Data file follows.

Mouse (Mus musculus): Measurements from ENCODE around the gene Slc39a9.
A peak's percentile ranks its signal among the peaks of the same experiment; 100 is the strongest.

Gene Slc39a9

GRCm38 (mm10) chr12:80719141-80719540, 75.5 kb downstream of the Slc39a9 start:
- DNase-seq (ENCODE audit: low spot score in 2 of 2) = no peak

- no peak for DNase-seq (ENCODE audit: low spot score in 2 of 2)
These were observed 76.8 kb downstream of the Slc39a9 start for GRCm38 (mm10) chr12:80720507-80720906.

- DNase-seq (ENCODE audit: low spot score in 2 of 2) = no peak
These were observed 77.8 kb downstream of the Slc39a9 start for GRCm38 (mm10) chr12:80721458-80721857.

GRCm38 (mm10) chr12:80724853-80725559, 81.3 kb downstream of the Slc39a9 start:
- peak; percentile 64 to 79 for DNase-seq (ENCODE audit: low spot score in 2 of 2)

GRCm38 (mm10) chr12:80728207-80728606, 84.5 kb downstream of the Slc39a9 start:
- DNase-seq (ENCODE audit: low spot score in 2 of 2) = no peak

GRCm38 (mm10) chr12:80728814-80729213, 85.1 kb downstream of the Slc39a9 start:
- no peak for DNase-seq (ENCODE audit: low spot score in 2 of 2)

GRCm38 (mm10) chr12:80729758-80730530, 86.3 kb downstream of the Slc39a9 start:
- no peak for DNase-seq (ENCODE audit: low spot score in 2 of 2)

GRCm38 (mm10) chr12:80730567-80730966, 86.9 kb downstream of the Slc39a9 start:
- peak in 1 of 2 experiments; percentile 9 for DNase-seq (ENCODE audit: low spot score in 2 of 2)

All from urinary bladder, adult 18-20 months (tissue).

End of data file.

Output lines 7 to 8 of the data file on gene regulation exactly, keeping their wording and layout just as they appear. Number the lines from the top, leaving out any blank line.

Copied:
These were observed 76.8 kb downstream of the Slc39a9 start for GRCm38 (mm10) chr12:80720507-80720906.

- DNase-seq (ENCODE audit: low spot score in 2 of 2) = no peak